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Galil Blog

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Created: July 05, 2024 | by Camp Galil
Galf 6

Shalom Galil families!

Although the day started out rather normally as kids woke up, headed to the toren, and went to breakfast, things started to go awry during avodah. During their usual tasks, chanichimot in each avodah found a flag with a letter on it. We gathered as an entire camp to discuss the strange discoveries, and found that when placed together, they spelled out a word. Although some were stuck on “galf 6” for a bit, some rearranging left us with 6 flag (the s was never found). By that point, the jig was up, and Mazkirut confirmed that we were going on kupa trip to 6 Flags Great Adventures!

By 11, Galil had arrived to the amusement park, sporting cool new camp t-shirts and excited to make the most out of the day. Many of the younger chanichimot decided to ride their first big rollercoaster, a brave choice that resulted in a lot of fun times. For kids who weren’t as interested in the rides, several madrichimot set up a little station in the pavilion where campers could hang out and enjoy some more chill activities, such as wrapping tefillin with some Chabadniks who were sitting nearby.

For a lot of groups, figuring out which ride to go on next was an exercise in compromise. But for most, they were able to ensure that every kid had a chance to go on the ride of their choice. From the Nitro to the Harley Quinn to the Carousel, there was something to everyone’s comfort level.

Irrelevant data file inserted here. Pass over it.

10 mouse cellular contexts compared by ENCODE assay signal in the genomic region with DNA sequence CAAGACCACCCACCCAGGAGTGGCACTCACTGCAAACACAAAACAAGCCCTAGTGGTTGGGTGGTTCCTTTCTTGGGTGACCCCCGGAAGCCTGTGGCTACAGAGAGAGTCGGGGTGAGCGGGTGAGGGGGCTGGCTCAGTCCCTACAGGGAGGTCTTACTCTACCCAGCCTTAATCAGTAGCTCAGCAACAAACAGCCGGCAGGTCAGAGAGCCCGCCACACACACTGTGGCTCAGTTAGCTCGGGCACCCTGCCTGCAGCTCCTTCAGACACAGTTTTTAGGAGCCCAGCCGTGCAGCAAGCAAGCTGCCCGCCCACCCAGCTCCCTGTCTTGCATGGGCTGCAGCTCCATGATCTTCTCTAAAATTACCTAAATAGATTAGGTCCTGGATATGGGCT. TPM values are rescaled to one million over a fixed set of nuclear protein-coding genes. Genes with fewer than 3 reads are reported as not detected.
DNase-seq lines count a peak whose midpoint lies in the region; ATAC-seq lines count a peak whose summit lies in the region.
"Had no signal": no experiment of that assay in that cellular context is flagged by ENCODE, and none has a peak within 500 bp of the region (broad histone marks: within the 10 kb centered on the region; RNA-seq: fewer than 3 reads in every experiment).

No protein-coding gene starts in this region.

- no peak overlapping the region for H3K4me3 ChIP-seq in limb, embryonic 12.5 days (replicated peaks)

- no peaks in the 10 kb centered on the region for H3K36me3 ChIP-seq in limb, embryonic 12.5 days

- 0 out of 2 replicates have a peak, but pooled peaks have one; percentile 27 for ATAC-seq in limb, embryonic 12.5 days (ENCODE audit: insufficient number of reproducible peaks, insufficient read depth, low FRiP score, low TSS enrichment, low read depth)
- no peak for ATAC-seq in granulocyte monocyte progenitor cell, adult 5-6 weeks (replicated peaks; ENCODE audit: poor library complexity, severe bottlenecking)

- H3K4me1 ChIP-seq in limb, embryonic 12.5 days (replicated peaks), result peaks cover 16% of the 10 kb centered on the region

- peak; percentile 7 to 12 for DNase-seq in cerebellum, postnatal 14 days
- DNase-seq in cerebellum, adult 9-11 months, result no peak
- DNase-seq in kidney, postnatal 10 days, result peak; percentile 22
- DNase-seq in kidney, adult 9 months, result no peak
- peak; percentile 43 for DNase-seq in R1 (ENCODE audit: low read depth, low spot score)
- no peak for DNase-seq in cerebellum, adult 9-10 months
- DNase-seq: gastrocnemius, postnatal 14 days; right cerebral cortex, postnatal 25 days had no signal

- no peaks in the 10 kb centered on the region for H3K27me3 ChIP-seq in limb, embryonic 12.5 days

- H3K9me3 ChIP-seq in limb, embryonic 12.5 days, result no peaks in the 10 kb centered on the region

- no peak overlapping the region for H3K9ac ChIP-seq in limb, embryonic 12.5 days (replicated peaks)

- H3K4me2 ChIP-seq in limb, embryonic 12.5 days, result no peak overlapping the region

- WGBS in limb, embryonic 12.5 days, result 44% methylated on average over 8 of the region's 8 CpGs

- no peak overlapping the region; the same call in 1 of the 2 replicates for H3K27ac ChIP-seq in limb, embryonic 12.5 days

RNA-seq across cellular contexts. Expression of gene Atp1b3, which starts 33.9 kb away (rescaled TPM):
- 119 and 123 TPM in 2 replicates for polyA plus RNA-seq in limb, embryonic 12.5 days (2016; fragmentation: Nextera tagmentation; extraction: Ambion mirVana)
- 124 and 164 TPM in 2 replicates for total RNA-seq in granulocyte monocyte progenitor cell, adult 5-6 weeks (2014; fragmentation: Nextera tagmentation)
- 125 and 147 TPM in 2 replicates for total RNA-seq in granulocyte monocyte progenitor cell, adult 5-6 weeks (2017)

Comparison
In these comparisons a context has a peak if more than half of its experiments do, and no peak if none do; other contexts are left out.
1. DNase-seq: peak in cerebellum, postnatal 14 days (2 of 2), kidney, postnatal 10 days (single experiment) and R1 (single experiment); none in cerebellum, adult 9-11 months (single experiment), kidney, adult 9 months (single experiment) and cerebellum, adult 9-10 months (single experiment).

After a long, tiring day at the park, chanichimot got back on the busses. Although many at first assumed we were heading back to camp, Bucks County natives noticed that we were not only not going in the right direction, but we were in fact approaching the iconic Styer’s Orchards. We were treated to an incredible barbecue dinner in a pretty field. As the sun set, campers played sports and checked in with each other. Once darkness fell, everyone sat and watched an exciting fourth of July firework show. Finally, we piled back into the busses and headed home to Camp Galil.

Watching how kids act at an amusement park can be an interesting study of character. While some were happy to go wherever their friends wanted to, others had a hard time compromising when no one wanted to go on the same rides as they did. A few kids found it challenging to not be allowed to buy things from the stores and restaurants at the park. In addition, a good handful of campers just didn’t want to be at 6 Flags at all. When we’re on campgrounds, madrichimot put a lot of effort into making sure that everything is as fair between the kids as is possible. Shituf, or sharing, is a key element of our socialist values. It’s a big reason for our kupa system, where chanichimot can collectively decide on snacks and candy to buy, rather than each of them having their own, which could very quickly result in discrepancies and jealousy. However, all of that careful infrastructure suddenly becomes tenuous once we leave machaneh and reenter the wider world, where capitalism and individualism still reign. Kids find that they have to make small sacrifices for their friends, a skill which can take a lot of work. It’s so much harder to think about the needs and wants of others than it is one’s own. But at Galil, a big part of our mission is to guide chanichimot through that emotional labor. And at the end of the long day, as we crossed over the bridge and spilled into the parking lot, everyone was equal again— or, at the very least, equally tired.